This week’s content looks at how eating more protein can improve your lifespan and how to correctly practice gratitude to get health benefits.
#1: Double Your Protein Double Your Life
We are not over fat, we are under muscled– Dr Gabriel Lyon
The importance of muscle mass is understated. While there is a positive correlation with aesthetics and how strong you look and feel, the importance of muscle mass is more than skin deep. Skeletal muscle is key to regulating insulin, blood sugar, and our overall health-span and life-span. On The Model Health Show’s interview with Dr. Gabriel Lyon, she discusses the importance of skeletal muscle and its impact on all aspects of your health and the “Lyon Protocol”, her diet protocol designed to improve your muscle mass quality.
Here’s how you can implement the Lyon Protocol 2.0:
- Eat 30-40g minimum of protein per meal. As we age, most of us should be doubling our protein consumption. Protein is key to maintaining and building muscle, especially as we age. When you are 40+, consuming more protein is important as we may not process it as well as when we were younger.
- Use high quality food sources. This applies to buying veggies, fruits, meats, dairy and eggs. You want nutrient dense protein sources like lean beef, yellowfin tuna or skinless chicken which are high sources of lysine, leucine and methionine. These 3 amino acids are important and key to building and maintaining quality muscle mass.
- Avoid ultra-processed foods in bags or boxes. Fresh whole foods are ideal. Look at the ingredients and avoid polyunsaturated fats (PUFA) that contain vegetable, corn or soybean oils. These oils are highly prevalent in processed foods.
- Weigh your food. Keep doing this until you get an idea of what you’re putting in your body and what portion size is appropriate for you. Use apps like My Fitness Pal or My Macros Plus to log this.
- Understand serving sizes and macronutrients. You want to become familiar with what serving sizes look like when listed as grams, ounces, or milliliters if a liquid. In addition you want to know the amount of fats, carbs, protein and fiber in each serving.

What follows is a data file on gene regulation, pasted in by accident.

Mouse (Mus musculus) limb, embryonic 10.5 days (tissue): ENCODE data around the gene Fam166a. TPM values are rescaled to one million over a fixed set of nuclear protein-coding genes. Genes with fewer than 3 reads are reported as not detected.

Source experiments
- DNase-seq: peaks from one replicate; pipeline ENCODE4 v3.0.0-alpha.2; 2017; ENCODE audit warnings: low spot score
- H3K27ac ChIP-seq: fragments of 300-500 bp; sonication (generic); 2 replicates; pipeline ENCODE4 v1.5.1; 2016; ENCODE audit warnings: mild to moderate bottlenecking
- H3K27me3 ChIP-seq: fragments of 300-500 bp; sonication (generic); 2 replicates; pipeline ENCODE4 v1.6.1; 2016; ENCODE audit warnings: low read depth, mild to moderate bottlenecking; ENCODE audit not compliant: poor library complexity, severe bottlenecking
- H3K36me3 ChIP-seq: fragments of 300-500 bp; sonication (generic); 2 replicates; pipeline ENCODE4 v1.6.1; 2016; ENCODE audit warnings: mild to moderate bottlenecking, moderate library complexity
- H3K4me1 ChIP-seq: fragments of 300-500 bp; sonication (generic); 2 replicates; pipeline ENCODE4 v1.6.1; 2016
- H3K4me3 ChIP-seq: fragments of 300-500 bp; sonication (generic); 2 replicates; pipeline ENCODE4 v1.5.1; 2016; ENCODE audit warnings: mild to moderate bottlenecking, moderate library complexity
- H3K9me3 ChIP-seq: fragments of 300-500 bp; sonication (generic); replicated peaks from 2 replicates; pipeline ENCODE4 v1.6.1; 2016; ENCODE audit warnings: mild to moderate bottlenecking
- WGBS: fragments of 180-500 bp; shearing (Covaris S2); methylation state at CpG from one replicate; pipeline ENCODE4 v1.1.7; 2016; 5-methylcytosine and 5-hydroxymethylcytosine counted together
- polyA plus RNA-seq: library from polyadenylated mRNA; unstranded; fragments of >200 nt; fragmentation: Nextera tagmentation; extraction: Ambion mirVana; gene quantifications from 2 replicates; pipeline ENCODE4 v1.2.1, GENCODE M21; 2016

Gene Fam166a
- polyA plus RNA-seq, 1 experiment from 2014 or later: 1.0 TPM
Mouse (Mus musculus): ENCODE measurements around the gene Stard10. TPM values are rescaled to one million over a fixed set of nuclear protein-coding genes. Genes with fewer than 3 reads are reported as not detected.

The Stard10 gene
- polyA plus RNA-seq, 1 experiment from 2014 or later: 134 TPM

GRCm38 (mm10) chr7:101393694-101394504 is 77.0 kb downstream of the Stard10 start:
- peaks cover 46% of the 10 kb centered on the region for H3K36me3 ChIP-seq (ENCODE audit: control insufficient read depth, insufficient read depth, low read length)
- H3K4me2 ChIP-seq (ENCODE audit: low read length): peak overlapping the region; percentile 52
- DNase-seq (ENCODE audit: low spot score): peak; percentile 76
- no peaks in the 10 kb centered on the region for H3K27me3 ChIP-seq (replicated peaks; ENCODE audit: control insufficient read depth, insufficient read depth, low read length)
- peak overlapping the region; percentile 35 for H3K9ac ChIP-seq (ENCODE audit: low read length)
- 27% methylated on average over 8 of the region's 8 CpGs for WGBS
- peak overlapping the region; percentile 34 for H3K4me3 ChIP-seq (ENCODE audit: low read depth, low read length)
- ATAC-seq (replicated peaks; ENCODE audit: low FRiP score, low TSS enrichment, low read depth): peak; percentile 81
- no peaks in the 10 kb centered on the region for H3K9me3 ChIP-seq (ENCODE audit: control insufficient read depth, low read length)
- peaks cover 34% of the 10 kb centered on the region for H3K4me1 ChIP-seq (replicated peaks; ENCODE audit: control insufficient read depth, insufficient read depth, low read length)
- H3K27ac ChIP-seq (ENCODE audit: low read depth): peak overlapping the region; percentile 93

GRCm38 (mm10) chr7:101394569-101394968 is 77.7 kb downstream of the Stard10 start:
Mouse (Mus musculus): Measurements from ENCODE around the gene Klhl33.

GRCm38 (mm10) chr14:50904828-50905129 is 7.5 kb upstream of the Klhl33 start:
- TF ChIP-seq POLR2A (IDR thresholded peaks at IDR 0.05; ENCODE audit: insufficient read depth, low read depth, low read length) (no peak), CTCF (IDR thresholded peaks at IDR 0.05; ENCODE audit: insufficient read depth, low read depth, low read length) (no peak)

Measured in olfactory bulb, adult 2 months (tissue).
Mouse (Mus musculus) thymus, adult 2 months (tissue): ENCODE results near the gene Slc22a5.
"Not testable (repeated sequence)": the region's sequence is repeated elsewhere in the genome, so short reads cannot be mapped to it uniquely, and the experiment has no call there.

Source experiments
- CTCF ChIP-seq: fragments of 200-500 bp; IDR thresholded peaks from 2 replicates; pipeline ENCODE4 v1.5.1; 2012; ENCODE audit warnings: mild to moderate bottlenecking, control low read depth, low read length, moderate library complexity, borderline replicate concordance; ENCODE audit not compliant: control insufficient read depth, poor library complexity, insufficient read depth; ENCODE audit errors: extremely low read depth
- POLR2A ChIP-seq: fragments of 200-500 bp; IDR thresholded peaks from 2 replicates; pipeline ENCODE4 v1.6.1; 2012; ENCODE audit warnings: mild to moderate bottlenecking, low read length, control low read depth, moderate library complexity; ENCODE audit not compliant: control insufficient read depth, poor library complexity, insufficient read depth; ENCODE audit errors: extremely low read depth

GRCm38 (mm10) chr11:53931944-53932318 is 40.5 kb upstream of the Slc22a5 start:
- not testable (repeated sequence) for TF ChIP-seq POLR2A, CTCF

NOTE: For the full “Lyon Protocol 2.0” in a 20 page PDF file with details and references to studies, you can sign up to her newsletter on her website
- “Muscle-centric medicine® harnesses the power of this system to heal the body, improve metabolism, build better body composition, and combat the diseases associated with aging.” – https://drgabriellelyon.com/
- Muscle is the largest organ. An important endocrine organ where brain health, glucose regulation, and insulin resistance begins.
- We’ve been focusing on the wrong tissue, adipose fat when the key is skeletal muscle.
- There is very little evidence that eating too much protein leads to development of cancer.
- The quality and type of amino acids in protein matters, but food labels typically overlook this. More info on food choices and details about the quality of food can be found in the “Lyon Protocol 2.0”.
References, sources and more:
- Source: Muscle-Centric Medicine & Why Protein Is The Key To Sustainable Weight Loss – With Dr. Gabrielle Lyon
- Related studies:
#2: A Gratitude Practice that Actually Works!
Turns out that the most potent form of gratitude practice is not a gratitude practice where you give or express gratitude, but rather, where you receive gratitude…– Andrew Huberman
Scientific studies have shown that implementing a gratitude practice in your life can not only provide psychological benefits, but, surprisingly, great physiological benefits as well through reducing inflammation markers. Huberman discusses simple methods to practice gratitude to achieve these positive benefits and why the traditional way of practicing gratitude is not as effective.
How to create a gratitude practice that works:
- Reflect on when others have shown gratitude towards you. Think of a very specific time where somebody is showing you true gratitude for something you’ve done and the feelings this evokes. Example: A co-worker writes you a letter thanking you for helping them out on a specific project.
- Reflect on when others have shown gratitude to someone else. Think of a detailed story where they were helped by someone else, who showed great empathy or compassion, and in return showed they were grateful for their assistance. Example: A story of Holocaust survivors making it out alive and those who helped them.
- Use real experiences when reflecting. Use inspiring real experiences or somebody else’s experiences of gratitude. Of humans helping other humans. List out the struggle, what help was received or given, and how it impacted you emotionally.
- Practice gratitude 1-5 minutes a day. Do this gratitude practice between 1-5 minutes and anytime of the day to receive benefits.
- Don’t lie to yourself. Stories and thoughts used must be genuine narratives of gratitude. Lying to your brain does not work. Example: Somebody gives you money out of generosity versus the same person reluctantly giving you money.
- Breathe calmly when practicing. Use calm breathing exercises to enhance the effects of your practice.
NOTE: Most gratitude practices involve writing down what you are grateful for and thinking about it a lot. Most studies show this is not very effective.
- The human brain is very embedded in stories and it is how we organize information in the brain. Like subjects from gratitude studies, listening to these well crafted stories of gratitude shifts our physiology
References, sources and more:
- Source: THE SCIENCE OF GRATITUDE & HOW TO BUILD A GRATITUDE PRACTICE
- Related Studies: